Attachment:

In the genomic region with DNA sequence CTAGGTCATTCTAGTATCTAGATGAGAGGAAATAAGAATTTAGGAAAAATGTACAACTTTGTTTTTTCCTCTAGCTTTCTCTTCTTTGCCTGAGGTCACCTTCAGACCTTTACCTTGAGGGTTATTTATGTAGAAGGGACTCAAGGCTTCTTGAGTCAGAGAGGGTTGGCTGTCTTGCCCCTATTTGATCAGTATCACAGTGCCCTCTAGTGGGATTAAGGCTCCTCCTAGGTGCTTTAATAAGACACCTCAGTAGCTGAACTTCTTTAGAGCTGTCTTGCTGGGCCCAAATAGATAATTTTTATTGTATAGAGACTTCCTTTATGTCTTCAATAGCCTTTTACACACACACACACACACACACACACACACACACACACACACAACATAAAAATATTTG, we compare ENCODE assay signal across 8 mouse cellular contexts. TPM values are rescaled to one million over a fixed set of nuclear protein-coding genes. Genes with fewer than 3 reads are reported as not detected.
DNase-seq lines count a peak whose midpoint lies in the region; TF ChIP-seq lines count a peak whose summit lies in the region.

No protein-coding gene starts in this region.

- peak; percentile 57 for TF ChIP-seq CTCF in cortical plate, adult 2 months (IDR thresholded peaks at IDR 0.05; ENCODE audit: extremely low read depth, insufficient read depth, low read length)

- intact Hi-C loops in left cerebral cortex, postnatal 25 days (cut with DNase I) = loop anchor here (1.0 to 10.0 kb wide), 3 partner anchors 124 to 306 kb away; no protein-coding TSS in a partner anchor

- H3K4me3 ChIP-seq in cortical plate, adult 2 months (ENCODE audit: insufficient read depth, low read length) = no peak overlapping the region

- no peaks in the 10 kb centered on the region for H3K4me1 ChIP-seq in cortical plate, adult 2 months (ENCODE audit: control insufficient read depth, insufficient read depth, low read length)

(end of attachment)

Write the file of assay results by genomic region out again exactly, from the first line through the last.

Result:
In the genomic region with DNA sequence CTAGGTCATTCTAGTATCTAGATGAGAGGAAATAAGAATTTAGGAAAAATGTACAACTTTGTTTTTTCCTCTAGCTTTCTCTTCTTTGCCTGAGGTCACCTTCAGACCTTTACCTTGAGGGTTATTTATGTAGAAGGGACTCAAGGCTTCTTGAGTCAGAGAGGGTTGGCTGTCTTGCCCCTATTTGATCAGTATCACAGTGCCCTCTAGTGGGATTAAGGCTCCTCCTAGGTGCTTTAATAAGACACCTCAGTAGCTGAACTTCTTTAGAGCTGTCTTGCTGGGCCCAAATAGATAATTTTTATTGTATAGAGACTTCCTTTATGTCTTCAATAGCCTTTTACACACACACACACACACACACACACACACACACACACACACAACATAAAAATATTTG, we compare ENCODE assay signal across 8 mouse cellular contexts. TPM values are rescaled to one million over a fixed set of nuclear protein-coding genes. Genes with fewer than 3 reads are reported as not detected.
DNase-seq lines count a peak whose midpoint lies in the region; TF ChIP-seq lines count a peak whose summit lies in the region.

No protein-coding gene starts in this region.

- peak; percentile 57 for TF ChIP-seq CTCF in cortical plate, adult 2 months (IDR thresholded peaks at IDR 0.05; ENCODE audit: extremely low read depth, insufficient read depth, low read length)

- intact Hi-C loops in left cerebral cortex, postnatal 25 days (cut with DNase I) = loop anchor here (1.0 to 10.0 kb wide), 3 partner anchors 124 to 306 kb away; no protein-coding TSS in a partner anchor

- H3K4me3 ChIP-seq in cortical plate, adult 2 months (ENCODE audit: insufficient read depth, low read length) = no peak overlapping the region

- no peaks in the 10 kb centered on the region for H3K4me1 ChIP-seq in cortical plate, adult 2 months (ENCODE audit: control insufficient read depth, insufficient read depth, low read length)